Room, Brooklyn, and Canadian Co-Productions

With the recent announcement of the 2017 Golden Globes nominations, I was firmly reminded that we are in the midst of the awards season, ever building towards the climactic Academy Awards. Before I began watching (or rewatching) the film’s being recognised this awards season, I figured I would first try to catch up on the ones I missed from last year.

Top of this list was Lenny Abrahamson’s Room, a co-production between Canada, England, and my home country of Ireland. I had no control over my loftily high expectations, given the sheer praise offered up by critics, its numerous awards and nominations, and my familiarity with a number of Abrahamson’s other impressive works.

The film managed to deliver on most accounts, and stands as one of the most emotionally resonant films I have seen this decade. As I watched it, I could sense that it is an illustration of what can be achieved when all those involved in a film’s making work as a creatively cohesive unit.

This led to me considering the next film on that list, John Crowley’s Brooklyn, before I had even watched it (which is something I still need to do!). What had occupied my mind was that it is yet another Canadian international co-production that received more or less as much recognition as Room by audiences, critics, and awards committees alike.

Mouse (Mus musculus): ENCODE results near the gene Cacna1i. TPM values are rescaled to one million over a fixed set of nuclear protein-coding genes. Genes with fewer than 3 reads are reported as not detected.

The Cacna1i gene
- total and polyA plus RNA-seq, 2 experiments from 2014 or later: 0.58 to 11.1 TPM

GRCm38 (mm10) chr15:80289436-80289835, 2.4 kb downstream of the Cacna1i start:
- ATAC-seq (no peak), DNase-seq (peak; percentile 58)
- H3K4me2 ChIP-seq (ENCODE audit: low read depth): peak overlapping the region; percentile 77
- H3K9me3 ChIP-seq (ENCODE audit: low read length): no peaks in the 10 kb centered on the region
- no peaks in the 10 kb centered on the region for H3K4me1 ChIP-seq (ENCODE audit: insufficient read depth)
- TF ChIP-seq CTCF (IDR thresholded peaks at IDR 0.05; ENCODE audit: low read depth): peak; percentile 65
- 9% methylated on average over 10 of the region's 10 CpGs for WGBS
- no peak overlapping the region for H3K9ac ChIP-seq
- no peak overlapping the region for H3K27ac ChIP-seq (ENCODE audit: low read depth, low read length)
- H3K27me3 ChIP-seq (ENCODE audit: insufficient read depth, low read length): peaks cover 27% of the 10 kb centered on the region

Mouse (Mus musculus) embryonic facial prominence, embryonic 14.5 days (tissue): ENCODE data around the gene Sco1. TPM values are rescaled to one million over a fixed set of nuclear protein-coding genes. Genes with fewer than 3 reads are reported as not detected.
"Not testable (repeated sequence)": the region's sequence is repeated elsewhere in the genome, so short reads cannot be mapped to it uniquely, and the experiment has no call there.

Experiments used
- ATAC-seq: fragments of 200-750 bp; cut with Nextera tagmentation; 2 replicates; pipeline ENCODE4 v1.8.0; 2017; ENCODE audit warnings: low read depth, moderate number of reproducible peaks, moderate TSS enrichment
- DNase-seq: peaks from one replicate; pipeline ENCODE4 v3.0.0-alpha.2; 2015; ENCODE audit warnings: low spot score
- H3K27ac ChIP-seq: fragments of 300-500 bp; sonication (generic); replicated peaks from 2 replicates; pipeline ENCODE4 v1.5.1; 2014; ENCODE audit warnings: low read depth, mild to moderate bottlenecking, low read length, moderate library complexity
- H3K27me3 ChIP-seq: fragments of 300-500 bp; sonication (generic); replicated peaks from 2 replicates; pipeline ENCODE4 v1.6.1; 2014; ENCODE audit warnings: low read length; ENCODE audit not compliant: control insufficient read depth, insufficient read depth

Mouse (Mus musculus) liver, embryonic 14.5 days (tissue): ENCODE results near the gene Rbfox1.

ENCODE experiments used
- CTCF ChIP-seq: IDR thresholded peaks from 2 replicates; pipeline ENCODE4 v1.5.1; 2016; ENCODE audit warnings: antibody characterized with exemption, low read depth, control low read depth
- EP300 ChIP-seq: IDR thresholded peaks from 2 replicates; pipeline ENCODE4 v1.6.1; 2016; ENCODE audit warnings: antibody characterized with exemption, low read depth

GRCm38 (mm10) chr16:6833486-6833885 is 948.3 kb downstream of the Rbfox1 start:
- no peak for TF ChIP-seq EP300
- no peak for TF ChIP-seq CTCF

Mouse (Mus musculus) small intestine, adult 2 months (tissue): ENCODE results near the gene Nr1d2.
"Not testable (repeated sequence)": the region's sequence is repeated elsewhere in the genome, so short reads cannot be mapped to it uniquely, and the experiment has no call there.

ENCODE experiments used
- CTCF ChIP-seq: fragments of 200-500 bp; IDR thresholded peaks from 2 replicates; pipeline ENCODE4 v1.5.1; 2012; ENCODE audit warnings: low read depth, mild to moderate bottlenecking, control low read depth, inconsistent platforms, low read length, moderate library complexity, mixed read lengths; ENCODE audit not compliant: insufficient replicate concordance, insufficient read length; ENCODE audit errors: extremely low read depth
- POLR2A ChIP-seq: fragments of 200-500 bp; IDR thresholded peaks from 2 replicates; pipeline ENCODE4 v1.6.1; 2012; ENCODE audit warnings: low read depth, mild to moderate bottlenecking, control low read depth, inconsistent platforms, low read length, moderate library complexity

This can be no coincidence, and I would even contest that it is an endorsement for the Canadian film industry’s continued pursuit of international co-productions, which can clearly generate artistically rich works.

In fact, both Room and Brooklyn were shot in Canada, even though both films are based either entirely, or partially, in the United States. This is because, of course, Canada can make for a good double of the United States, but ultimately it all comes down to money. The benefits for filmmakers, particularly independent ones like Abrahamson, range from Canada having looser labour laws for unionized workers, to the Film or Video Production Services Tax Credit, which offers tax incentives to foreign or domestic filmmakers who employ Canadian workers.

With the critical and commercial success of Room and Brooklyn, I believe co-productions are now more important than ever in Canada, as it can be an all-too-enticing draw for many talented international filmmakers like Abrahamson and Crowley. More importantly, this could breathe new life into the Canadian film industry, allowing it to better compete with the stricter, pricier, and overbearingly dominant American film industry.

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